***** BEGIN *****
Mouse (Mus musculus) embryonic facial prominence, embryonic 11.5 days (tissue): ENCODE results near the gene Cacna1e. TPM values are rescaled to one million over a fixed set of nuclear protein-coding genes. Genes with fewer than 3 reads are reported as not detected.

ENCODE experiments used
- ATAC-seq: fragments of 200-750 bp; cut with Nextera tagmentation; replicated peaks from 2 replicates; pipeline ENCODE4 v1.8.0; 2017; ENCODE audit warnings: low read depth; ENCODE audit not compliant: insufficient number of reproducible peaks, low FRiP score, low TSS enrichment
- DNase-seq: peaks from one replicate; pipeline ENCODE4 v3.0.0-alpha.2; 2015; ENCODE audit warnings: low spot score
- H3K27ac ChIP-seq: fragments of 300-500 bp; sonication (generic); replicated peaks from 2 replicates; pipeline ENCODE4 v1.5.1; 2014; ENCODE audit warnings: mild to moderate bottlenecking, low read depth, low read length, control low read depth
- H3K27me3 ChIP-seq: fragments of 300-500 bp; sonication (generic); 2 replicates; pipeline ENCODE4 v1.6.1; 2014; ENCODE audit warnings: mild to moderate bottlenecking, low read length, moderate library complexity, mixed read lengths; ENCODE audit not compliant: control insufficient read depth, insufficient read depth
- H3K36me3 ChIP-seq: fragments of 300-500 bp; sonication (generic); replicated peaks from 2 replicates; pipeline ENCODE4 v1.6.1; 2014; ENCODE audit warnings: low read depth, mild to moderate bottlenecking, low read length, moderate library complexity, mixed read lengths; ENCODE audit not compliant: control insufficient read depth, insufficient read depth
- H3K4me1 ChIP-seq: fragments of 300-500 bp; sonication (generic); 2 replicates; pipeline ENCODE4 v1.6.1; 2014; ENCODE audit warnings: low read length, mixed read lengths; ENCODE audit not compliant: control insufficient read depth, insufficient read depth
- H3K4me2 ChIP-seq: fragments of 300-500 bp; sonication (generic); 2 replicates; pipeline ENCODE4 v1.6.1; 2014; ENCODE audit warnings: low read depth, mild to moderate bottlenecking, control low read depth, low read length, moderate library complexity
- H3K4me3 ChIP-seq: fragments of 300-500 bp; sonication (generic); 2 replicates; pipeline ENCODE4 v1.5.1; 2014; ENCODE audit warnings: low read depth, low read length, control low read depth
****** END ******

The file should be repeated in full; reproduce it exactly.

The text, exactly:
Mouse (Mus musculus) embryonic facial prominence, embryonic 11.5 days (tissue): ENCODE results near the gene Cacna1e. TPM values are rescaled to one million over a fixed set of nuclear protein-coding genes. Genes with fewer than 3 reads are reported as not detected.

ENCODE experiments used
- ATAC-seq: fragments of 200-750 bp; cut with Nextera tagmentation; replicated peaks from 2 replicates; pipeline ENCODE4 v1.8.0; 2017; ENCODE audit warnings: low read depth; ENCODE audit not compliant: insufficient number of reproducible peaks, low FRiP score, low TSS enrichment
- DNase-seq: peaks from one replicate; pipeline ENCODE4 v3.0.0-alpha.2; 2015; ENCODE audit warnings: low spot score
- H3K27ac ChIP-seq: fragments of 300-500 bp; sonication (generic); replicated peaks from 2 replicates; pipeline ENCODE4 v1.5.1; 2014; ENCODE audit warnings: mild to moderate bottlenecking, low read depth, low read length, control low read depth
- H3K27me3 ChIP-seq: fragments of 300-500 bp; sonication (generic); 2 replicates; pipeline ENCODE4 v1.6.1; 2014; ENCODE audit warnings: mild to moderate bottlenecking, low read length, moderate library complexity, mixed read lengths; ENCODE audit not compliant: control insufficient read depth, insufficient read depth
- H3K36me3 ChIP-seq: fragments of 300-500 bp; sonication (generic); replicated peaks from 2 replicates; pipeline ENCODE4 v1.6.1; 2014; ENCODE audit warnings: low read depth, mild to moderate bottlenecking, low read length, moderate library complexity, mixed read lengths; ENCODE audit not compliant: control insufficient read depth, insufficient read depth
- H3K4me1 ChIP-seq: fragments of 300-500 bp; sonication (generic); 2 replicates; pipeline ENCODE4 v1.6.1; 2014; ENCODE audit warnings: low read length, mixed read lengths; ENCODE audit not compliant: control insufficient read depth, insufficient read depth
- H3K4me2 ChIP-seq: fragments of 300-500 bp; sonication (generic); 2 replicates; pipeline ENCODE4 v1.6.1; 2014; ENCODE audit warnings: low read depth, mild to moderate bottlenecking, control low read depth, low read length, moderate library complexity
- H3K4me3 ChIP-seq: fragments of 300-500 bp; sonication (generic); 2 replicates; pipeline ENCODE4 v1.5.1; 2014; ENCODE audit warnings: low read depth, low read length, control low read depth